Robin Phillips, the web managing editor of the Reynolds Center and adjunct journalism professor at Arizona State University’s Walter Cronkite School of Journalism, detailed ways financial journalists can utilize LinkedIn on the business beat.
Phillips told a group of journalists gathered for the Strictly Financials and Business Journalism Professor Seminars that the career-building website can be used to promote and brand themselves, as well as to find sources and contacts for stories.
“I moved to several different jobs across the country,” Phillips said. “But I could bring all my colleagues with me using LinkedIn.”
According to Phillips, the 135-million-user résumé and social media website is user-updated, very portable, and well-sorted by company, industry and geography. All these features help create a user-friendly and professional-focused network.
Here are some of Phillips top tips for how business journalists can effectively use LinkedIn:
- Maintain a current profile even if you are not actively looking for a job. This keeps your coworkers, employers, sources, etc., updated.
- Have a complete profile. This includes your work background, skills and connections.
- Don’t cut-and-paste your résumé. Give your work history personal flair.
- Make your profile public. LinkedIn is a professional network serving the purpose of communication and job-hunting, public disclosure is essential.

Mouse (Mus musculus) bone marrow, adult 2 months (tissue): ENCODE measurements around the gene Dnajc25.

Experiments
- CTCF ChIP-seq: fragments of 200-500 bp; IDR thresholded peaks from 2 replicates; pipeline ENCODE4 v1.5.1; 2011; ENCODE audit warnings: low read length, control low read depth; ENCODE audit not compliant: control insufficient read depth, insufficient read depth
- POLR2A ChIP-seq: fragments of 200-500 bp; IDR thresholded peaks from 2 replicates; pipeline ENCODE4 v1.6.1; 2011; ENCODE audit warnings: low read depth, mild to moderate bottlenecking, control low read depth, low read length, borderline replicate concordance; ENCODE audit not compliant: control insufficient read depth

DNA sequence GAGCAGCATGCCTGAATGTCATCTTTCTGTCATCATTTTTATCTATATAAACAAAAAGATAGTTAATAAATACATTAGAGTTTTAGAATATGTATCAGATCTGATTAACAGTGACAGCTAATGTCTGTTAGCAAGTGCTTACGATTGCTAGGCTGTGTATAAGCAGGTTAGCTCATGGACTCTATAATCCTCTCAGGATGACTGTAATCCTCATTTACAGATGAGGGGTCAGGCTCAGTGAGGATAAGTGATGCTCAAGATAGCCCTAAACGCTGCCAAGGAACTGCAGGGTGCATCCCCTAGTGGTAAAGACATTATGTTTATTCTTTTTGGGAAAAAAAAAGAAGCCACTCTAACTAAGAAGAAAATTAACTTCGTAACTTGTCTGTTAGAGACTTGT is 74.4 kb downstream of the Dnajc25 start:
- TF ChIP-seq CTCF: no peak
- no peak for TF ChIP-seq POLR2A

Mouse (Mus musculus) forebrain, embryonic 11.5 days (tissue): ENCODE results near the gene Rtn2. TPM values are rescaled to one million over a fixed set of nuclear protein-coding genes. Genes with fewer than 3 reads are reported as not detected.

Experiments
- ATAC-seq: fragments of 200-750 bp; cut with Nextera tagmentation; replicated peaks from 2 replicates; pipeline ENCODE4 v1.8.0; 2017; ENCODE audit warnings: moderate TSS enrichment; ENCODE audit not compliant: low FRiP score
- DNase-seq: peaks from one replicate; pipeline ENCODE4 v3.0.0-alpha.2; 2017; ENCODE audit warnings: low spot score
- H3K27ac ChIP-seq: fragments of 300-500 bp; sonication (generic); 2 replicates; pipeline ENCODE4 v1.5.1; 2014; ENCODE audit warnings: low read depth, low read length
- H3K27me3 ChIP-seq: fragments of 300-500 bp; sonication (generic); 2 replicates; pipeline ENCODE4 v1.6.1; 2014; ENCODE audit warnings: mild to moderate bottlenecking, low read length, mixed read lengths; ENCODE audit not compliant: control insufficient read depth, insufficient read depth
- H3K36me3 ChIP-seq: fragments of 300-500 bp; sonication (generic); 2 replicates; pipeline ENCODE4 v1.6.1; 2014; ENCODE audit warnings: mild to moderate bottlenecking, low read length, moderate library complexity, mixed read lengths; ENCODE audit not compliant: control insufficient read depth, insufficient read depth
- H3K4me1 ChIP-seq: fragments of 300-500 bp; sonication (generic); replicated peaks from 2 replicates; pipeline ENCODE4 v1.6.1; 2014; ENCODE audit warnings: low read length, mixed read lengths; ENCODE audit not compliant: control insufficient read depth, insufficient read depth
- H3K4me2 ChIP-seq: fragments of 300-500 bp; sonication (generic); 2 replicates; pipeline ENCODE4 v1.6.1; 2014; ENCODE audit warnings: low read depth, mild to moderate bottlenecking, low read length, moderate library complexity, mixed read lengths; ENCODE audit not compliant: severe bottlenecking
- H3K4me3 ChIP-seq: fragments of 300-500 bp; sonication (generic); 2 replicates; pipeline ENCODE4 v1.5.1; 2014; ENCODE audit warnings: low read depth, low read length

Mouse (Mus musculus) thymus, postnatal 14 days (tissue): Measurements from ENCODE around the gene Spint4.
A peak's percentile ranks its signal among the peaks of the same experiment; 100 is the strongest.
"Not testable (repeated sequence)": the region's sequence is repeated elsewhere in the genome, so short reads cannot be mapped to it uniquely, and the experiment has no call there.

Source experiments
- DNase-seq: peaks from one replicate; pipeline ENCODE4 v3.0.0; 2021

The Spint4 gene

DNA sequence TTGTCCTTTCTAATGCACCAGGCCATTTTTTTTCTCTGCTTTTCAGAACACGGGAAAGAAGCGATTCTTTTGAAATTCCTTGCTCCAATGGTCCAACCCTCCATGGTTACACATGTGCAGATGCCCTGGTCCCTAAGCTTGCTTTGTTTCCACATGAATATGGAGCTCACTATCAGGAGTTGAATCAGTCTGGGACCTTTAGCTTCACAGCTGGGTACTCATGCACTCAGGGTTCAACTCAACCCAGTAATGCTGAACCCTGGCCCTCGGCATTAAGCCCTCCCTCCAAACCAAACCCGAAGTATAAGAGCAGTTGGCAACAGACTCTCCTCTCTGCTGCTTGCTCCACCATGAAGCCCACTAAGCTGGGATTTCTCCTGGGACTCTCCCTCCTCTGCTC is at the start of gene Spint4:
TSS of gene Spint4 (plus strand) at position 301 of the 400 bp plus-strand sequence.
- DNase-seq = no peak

- Recommend people, but avoid recommendation “swapping.” It is acceptable to write recommendation for someone who has asked for one from you, as long as the letter is genuine.
- Join groups and discussion boards. Joining groups allows users to discuss issues of interest and share information.
- Keeping non-professional accounts separate from LinkedIn. This prevents people from intruding your personal life, and helps you build a completely professional image.
Phillips also suggested journalists explore LinkedIn’s advanced search tool, which allows users to identify people by skills, language, location, etc. This comes in handy when journalists need employees or sources with particular backgrounds.
Check out Parts I and II of Phillips’ presentation: